How about this... Mars: Tax Haven.
All the billionaires will move there for the tax dodge.
If the billionaire converts their wealth into dollar bills and carries them on their spacecraft to Mars, about their only use would be to burn them for warmth when they get there.
Money left in bank accounts on Earth will be subject to the taxes of the jurisdiction of that bank.
Those billionaires will also need to pay large "fees" to support the infrastructure that keeps them alive and supplied. Though not truly taxes, they might as well be.
Hard to imagine such practical types as these rich folk wanting to leave it all for the colony. NSoV, as usual.
The speculation of $500K one way tickets could work, I imagine, if there is two way traffic. Ya go, ya stay for a couple of years, ya come back. But the larger issue of growing an economy strikes me as interesting.
So. You preposition two years of supplies for the first four or six one way candidates, promising them that you'll be back. Up there it would be a barter economy geared to survival only. Every two years another four, six, eight, dozen or so people would show up. I could see a yearly launch rate of low energy robotic supply missions which would start making the long term survivability of the colonly more and more feasible with each successful landing.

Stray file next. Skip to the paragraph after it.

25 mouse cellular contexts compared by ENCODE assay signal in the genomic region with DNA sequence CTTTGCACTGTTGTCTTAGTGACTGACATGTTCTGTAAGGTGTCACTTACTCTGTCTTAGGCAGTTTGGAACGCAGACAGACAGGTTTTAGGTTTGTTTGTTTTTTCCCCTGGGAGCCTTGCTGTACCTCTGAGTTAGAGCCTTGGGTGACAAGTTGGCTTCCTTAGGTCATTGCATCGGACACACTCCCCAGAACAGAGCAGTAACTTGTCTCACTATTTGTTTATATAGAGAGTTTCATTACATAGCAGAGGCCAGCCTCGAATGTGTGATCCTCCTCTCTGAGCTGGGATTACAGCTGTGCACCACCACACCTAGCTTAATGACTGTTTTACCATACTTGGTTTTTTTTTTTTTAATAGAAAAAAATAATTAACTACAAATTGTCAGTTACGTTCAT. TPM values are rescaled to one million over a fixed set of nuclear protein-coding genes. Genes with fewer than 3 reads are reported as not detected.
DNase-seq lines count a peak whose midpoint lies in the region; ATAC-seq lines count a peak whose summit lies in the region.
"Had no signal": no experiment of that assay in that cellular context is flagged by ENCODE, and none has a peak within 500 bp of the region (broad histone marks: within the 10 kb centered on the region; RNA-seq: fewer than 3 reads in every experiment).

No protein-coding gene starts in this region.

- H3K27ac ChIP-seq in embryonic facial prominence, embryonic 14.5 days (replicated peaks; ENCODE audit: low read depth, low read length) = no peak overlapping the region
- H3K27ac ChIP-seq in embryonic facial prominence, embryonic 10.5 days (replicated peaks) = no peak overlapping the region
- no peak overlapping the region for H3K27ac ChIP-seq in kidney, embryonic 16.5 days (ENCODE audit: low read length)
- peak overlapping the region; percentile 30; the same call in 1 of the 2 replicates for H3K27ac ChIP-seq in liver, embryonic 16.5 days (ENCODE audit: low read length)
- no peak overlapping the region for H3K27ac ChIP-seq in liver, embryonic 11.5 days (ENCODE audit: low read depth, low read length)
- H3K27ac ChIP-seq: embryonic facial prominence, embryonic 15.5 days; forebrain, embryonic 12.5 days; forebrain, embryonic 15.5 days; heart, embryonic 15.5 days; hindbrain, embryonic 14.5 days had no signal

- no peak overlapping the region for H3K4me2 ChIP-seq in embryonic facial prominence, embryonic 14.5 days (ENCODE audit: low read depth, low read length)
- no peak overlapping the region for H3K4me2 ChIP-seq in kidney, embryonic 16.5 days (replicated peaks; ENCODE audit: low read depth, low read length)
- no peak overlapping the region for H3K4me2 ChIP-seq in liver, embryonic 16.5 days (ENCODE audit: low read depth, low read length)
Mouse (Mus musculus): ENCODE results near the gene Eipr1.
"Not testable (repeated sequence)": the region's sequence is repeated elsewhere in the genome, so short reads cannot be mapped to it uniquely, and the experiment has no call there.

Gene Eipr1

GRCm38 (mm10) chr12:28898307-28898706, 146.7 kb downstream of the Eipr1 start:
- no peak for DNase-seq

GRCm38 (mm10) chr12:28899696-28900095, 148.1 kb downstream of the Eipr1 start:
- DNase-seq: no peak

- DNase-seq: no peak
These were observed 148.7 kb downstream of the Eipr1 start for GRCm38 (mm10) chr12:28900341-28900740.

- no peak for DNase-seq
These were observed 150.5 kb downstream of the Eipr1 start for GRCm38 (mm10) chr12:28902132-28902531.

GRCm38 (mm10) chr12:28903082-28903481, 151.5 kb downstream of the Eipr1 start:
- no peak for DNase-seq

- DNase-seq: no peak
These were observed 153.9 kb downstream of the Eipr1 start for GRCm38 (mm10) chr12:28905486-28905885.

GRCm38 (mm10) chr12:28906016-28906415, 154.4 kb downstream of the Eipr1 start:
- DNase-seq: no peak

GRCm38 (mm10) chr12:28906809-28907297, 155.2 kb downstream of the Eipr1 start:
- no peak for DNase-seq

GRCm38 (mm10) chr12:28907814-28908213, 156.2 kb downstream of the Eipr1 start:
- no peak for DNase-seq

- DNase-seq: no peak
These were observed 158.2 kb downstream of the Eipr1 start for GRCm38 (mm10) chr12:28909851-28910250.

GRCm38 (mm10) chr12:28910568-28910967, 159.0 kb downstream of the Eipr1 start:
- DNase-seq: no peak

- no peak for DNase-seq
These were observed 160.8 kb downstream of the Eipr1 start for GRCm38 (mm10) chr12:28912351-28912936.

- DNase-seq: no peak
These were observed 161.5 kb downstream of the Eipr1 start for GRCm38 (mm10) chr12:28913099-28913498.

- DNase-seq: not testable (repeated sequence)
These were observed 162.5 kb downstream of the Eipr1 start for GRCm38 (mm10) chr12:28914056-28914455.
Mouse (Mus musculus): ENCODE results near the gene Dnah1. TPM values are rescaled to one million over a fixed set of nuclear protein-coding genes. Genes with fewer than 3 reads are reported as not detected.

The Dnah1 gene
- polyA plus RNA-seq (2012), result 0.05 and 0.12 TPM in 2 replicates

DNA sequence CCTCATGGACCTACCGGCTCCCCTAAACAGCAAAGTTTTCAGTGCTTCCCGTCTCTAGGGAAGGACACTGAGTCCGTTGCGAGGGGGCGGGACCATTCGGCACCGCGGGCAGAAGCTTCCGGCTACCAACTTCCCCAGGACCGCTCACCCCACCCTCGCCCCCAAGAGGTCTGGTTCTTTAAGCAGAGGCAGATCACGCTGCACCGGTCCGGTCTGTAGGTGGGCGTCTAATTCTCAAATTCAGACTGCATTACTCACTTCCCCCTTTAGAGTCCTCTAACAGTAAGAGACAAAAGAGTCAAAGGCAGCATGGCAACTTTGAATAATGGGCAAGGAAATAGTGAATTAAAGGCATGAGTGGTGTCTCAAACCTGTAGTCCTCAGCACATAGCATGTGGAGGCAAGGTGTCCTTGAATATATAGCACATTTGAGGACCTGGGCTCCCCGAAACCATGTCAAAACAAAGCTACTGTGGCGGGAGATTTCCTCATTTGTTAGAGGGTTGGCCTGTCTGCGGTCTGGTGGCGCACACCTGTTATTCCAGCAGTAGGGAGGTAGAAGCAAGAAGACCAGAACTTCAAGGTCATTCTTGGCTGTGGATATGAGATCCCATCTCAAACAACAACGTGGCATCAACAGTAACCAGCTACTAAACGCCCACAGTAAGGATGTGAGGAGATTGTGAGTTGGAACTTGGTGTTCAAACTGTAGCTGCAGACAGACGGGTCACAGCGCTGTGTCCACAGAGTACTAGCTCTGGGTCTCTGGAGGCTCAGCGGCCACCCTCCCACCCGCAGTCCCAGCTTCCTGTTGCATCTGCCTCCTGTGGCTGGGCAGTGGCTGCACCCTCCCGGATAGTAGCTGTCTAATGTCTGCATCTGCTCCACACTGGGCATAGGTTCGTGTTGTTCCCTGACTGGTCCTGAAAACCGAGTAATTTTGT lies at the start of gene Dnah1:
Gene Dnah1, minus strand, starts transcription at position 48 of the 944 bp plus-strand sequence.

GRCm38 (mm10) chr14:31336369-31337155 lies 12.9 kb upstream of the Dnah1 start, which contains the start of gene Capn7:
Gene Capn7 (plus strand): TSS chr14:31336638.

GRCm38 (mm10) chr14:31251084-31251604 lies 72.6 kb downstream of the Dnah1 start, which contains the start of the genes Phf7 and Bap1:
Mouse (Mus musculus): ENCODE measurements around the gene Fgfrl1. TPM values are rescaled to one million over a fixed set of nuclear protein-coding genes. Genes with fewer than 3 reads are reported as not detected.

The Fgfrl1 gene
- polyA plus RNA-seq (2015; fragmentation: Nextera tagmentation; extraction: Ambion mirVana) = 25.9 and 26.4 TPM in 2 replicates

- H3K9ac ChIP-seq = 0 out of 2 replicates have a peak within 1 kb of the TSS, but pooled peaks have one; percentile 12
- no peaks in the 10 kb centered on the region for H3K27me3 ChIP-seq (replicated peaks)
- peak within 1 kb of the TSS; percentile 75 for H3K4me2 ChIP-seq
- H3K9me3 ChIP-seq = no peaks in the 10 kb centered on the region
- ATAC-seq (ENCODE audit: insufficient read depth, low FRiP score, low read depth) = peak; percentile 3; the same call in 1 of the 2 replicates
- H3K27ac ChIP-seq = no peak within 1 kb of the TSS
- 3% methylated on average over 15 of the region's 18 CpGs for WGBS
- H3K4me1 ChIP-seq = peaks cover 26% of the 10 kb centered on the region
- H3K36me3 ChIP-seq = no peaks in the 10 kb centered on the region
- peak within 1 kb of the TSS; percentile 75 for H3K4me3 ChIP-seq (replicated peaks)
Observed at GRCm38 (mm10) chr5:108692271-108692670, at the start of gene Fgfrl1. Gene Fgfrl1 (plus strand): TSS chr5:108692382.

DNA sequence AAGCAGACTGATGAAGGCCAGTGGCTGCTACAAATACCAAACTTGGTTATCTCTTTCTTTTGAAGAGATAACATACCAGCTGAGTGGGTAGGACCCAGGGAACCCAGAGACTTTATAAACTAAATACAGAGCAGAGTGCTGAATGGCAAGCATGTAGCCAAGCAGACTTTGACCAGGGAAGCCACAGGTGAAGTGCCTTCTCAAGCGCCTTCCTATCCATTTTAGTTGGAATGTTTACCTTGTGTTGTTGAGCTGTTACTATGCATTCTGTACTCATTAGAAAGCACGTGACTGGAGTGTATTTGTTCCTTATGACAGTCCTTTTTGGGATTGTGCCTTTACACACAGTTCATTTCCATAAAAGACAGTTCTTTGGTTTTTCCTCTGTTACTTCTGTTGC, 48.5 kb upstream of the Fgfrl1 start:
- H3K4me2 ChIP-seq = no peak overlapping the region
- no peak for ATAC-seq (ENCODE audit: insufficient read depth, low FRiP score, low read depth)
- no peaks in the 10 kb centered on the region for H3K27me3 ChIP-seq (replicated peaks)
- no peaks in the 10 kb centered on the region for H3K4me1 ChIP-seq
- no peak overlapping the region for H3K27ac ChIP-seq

Eventually, that one billionaire who wants to get away from it all shows up, since survival rates would have been demonstrated. What will he pay some of the other colonists to wait on him hand and foot? How would that economy grow from a bartering of services and common ownership of real property and infrastructure? At what point can there be differentiation of labor, where garden duties can be traded for mining duties, or rover repair duties? Since there will be some labor specialization already, like the rover repair guy and the gardener gal, how would the labor exchange rate be determined? At what point do they start xeroxing money and IOU's?